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Macedonia: a Victory for Quiet Diplomacy

JUST when it was getting a bad name, quiet diplomacy has proved its mettle.

Cyrus Vance's new linchpin agreement in the south Balkans - settling down the conflict between Macedonia and an excitable Greece - limits the chance that the Yugoslav civil war will spread south.

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The accord's importance is reflected in the tragedy of Macedonian President Kiro Gligorov, seriously injured by a car bomb on Oct. 3 in downtown Skopje. Despite the attempted assassination, the Macedonian parliament convened on Oct. 5 to vote a change in Macedonia's national flag, keeping faith with the agreement. Macedonian lawmakers approved the pact by 102 to 1.

This case study in conflict prevention began with the first-ever "preventive deployment" of UN peacekeepers - recommended by Mr. Vance in the fall of 1992 - along Macedonia's border with Albania and Serbia.

The delicately crafted Macedonia-Greece diplomatic package - an "Interim Accord," seven side letters, and mediator's statement, negotiated in 28 months of non-stop talks - has lifted the embargo on Macedonian commerce and renounces any territorial claim by each country against the other. It stabilizes political geography in the same manner as the Polish-German accord of 1990.

The settlement was not brought to earth by bluster diplomacy. It's worth reviewing a few of the lessons that skillful negotiations teach.

Rule 1: Sense the opening. Prime Minister Andreas Papandreou's Pasok party inflamed the issues of Macedonia's country name, flag design, and supposed irredentist ambitions to win a hard-fought Greek election in 1993. But by last January, his attempt to pressure Macedonia through an embargo on north-south trade was also ravaging the economy of northern Greece. This allowed former Secretary of State Vance, deputy UN envoy Herbert Okun, and American envoy Matthew Nimetz to probe for an opening in almost constant meetings in New York and Geneva.

Rule 2: Protect your parties. Opponents will walk away from the table if they believe the process undermines their political standing at home. Guarantee confidentiality in the negotiations - keeping the ups and downs away from the press and political constituencies so the parties feel comfortable coming back. During the Macedonian mediation, there were virtually no leaks to the press in either country, and the mediators kept a low profile.

Rule 3: Find an extra carrot. The US recognized Macedonia after its secession from Yugoslavia in 1991, but unlike European countries did not immediately establish full diplomatic relations. Macedonia was eager to have an American ambassador. The mediator's ability to sweeten the pot can push negotiations along even when progress is not forthcoming.

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Rule 4: Create a deadline. In August, Vance obtained the commitment of both foreign ministers to come to New York in September - even before the final terms were nailed down. It's embarrassing for any foreign minister to return home empty- handed. The meeting was scheduled for a date before the UN General Assembly opened, so no other cover for the visit was available.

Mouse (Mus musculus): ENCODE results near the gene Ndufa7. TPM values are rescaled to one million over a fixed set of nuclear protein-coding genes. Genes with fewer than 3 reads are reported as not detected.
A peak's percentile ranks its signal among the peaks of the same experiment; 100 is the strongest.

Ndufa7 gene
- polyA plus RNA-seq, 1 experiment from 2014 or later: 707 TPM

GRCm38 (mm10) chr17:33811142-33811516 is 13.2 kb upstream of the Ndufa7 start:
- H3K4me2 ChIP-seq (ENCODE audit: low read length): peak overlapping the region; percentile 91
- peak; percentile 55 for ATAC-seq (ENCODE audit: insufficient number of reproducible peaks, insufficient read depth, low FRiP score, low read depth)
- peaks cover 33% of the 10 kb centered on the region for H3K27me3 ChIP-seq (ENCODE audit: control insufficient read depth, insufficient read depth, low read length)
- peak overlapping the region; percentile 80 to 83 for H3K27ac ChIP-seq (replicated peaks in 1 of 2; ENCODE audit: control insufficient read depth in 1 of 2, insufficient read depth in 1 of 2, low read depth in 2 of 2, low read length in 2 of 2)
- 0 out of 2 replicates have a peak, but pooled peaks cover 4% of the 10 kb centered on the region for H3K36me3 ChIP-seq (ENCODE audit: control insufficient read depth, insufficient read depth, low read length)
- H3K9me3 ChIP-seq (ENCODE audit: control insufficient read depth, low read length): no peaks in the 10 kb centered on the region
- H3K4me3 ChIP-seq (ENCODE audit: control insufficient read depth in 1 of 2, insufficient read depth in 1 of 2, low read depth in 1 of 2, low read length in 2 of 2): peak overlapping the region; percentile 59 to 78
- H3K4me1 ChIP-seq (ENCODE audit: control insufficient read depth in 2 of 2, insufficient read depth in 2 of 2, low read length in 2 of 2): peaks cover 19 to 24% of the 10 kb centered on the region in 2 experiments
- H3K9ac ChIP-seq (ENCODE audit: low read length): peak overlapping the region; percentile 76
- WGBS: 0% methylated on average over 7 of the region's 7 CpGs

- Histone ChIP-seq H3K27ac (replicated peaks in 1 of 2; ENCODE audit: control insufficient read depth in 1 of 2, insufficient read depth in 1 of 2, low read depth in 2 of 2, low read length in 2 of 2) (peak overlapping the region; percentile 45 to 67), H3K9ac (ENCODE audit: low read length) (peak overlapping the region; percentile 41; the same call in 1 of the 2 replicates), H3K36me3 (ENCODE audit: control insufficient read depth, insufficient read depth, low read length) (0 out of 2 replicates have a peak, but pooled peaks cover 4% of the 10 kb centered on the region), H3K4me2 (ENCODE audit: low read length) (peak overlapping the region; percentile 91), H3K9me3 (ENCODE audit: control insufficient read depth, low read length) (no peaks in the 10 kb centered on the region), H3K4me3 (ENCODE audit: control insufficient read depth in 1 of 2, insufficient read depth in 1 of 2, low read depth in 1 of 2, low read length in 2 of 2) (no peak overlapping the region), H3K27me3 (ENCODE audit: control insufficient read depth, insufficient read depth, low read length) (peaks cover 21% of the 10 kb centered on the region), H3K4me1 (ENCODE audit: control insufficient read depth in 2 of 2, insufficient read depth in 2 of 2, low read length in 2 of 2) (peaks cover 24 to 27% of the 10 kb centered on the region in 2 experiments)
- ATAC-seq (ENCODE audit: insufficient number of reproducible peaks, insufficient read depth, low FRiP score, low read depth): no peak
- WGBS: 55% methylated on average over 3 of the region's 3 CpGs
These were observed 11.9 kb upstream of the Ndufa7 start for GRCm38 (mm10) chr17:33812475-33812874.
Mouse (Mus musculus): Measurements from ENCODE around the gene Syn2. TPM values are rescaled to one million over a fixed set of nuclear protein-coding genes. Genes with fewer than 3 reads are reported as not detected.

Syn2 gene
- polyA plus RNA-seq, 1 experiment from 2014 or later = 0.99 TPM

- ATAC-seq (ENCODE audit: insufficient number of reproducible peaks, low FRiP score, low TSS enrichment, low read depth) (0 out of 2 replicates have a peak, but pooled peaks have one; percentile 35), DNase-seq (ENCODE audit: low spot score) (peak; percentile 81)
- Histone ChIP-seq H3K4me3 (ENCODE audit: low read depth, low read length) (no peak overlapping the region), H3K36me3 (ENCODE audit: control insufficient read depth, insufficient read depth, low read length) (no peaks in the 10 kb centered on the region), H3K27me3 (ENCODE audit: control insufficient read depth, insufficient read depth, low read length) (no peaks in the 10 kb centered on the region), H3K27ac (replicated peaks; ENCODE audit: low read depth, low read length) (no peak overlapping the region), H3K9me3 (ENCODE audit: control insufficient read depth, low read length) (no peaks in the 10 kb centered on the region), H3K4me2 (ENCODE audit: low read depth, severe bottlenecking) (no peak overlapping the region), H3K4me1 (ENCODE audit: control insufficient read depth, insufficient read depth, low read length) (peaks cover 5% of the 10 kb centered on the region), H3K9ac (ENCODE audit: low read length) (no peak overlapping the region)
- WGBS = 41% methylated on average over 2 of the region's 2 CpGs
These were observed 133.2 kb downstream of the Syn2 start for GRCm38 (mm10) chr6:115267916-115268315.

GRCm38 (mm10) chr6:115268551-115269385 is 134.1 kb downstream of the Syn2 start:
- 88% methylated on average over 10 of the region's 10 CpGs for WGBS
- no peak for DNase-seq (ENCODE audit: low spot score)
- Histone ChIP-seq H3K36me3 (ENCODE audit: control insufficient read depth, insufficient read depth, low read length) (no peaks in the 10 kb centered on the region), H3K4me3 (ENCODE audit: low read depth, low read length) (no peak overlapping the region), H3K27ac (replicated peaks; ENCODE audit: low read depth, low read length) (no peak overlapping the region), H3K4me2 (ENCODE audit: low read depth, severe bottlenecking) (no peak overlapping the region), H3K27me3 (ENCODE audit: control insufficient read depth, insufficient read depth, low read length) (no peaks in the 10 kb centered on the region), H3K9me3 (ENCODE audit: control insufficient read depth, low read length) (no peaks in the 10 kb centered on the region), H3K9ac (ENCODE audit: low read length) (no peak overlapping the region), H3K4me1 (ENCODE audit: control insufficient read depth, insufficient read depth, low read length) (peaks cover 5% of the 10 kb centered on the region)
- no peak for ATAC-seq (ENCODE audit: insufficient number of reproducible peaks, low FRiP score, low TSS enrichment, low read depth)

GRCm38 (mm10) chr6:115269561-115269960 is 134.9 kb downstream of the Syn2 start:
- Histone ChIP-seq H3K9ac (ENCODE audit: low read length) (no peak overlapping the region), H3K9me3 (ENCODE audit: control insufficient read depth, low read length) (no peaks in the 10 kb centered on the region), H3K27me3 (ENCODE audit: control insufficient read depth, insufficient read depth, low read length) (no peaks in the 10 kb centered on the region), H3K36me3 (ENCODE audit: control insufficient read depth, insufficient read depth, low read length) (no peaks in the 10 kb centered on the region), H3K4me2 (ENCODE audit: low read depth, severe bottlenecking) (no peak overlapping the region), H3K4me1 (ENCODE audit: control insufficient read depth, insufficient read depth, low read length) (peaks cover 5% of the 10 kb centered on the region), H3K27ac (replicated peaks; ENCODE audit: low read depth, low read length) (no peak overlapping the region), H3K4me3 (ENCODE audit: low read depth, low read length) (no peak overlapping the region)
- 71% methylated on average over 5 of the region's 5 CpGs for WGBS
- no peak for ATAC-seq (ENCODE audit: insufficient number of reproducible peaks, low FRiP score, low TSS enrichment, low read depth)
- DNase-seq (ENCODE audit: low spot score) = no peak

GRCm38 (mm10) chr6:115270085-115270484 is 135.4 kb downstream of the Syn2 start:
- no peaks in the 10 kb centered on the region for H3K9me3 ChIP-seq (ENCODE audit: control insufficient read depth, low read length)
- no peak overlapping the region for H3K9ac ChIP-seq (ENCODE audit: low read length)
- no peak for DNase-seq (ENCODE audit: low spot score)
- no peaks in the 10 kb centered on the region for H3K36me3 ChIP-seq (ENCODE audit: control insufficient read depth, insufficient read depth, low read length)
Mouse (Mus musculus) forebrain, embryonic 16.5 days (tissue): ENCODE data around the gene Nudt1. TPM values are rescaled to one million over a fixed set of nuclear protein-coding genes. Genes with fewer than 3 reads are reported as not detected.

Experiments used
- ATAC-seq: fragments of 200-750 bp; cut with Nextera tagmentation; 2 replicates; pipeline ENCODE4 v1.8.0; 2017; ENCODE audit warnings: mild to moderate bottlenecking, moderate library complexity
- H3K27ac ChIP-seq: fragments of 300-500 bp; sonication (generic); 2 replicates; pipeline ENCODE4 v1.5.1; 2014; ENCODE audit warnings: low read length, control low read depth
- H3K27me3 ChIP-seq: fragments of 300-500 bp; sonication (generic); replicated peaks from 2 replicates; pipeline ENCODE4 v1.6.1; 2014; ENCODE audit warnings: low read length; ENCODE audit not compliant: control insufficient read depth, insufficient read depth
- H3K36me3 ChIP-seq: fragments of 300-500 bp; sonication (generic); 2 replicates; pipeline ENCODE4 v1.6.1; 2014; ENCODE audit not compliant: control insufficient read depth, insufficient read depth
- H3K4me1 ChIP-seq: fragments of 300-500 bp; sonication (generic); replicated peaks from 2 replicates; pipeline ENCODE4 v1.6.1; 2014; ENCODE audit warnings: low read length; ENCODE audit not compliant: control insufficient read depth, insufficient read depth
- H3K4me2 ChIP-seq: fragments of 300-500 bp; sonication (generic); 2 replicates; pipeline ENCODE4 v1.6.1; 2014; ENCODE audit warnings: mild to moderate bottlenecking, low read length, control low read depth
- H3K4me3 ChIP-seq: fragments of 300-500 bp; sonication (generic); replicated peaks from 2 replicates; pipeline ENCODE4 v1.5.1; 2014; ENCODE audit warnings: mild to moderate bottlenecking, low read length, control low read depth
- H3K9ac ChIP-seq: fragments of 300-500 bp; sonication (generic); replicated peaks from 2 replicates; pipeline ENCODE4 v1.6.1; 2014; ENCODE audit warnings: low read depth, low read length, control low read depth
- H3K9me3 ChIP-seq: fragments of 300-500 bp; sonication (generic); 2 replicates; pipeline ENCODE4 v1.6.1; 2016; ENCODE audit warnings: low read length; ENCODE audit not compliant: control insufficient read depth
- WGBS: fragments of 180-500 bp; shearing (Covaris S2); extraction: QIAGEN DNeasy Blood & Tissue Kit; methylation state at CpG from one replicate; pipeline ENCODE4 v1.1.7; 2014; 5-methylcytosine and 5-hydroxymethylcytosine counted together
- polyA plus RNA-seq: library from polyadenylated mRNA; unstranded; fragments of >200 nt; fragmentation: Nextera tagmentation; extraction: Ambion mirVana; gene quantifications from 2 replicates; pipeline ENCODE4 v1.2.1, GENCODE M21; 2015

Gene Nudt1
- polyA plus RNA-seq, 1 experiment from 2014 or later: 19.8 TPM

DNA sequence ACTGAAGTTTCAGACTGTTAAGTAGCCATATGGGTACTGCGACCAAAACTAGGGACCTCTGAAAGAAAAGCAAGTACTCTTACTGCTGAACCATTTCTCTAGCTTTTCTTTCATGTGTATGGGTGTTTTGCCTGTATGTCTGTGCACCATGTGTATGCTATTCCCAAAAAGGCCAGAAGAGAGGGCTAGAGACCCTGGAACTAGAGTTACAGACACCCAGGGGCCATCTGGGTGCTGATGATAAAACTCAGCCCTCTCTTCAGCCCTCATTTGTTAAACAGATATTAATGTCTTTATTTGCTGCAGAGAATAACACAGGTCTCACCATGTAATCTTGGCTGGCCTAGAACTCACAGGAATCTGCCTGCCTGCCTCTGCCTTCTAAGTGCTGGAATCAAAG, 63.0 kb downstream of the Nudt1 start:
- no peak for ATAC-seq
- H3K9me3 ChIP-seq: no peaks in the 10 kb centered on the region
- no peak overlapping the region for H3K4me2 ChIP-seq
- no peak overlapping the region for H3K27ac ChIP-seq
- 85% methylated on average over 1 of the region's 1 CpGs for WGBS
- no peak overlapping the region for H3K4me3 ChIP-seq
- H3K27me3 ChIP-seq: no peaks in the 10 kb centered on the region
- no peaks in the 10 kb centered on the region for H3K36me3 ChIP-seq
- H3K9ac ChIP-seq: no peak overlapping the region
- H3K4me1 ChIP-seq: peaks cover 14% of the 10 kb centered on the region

Rule 5: Lock up early success. The disputed name of the country to the north of Greece was apparently insoluble. The mediators persuaded both parties to tackle the feasible issues first - mutual recognition, diplomatic relations, guarantee of the borders, and redesigning the flag of the former Yugoslav Republic of Macedonia in de facto exchange for Greece's lifting the embargo and allowing Macedonia to join international institutions. An "Interim Accord" announced these settled terms Sept. 13 in a treaty without time limit. Talks on the name can be pursued ad infinitum in a low key.

Rule 6: Understand honor and symbolism. Realists to the contrary, in international disputes a great deal turns on maintaining honor and on the right to name things. The mediator's voice and off-ladder position can finesse delicate issues. In the Macedonian-Greek settlement, Greece refused to deal with any country called "Macedonia" since that name is also used by Greece's northern provinces. Using real estate patois, the Interim Accord refers to Macedonia as the "Party of the Second Part," and only in a Greek side letter is this party admitted to have the "provisional name" of the former Yugoslav Republic of Macedonia. The 16-pointed star to be eliminated from the Macedonian flag is also named in a Greek side letter to Vance as the "Star of Vergina," a name Macedonia could not directly abide. Rhetoric is warfare, in the minds of the players, and one can't ask the other side to agree.

Rule 7: Maintain trust. Greek and Macedonian representatives refused to meet face-to-face until the day of signature. Vance's reputation for straight-forward dealing was thus crucial - describing the state of play without fudging differences, educating the parties on possible common ground, intervening at key points to break logjams. Insisting that all commitments be made public has allowed each government to maintain the confidence of its electorate. Private negotiation and open covenants is a formula for success.

Like good cooking, fine conducting, or painter's chiaroscuro, the high art of diplomacy is worth study - as a proven means of conflict prevention.

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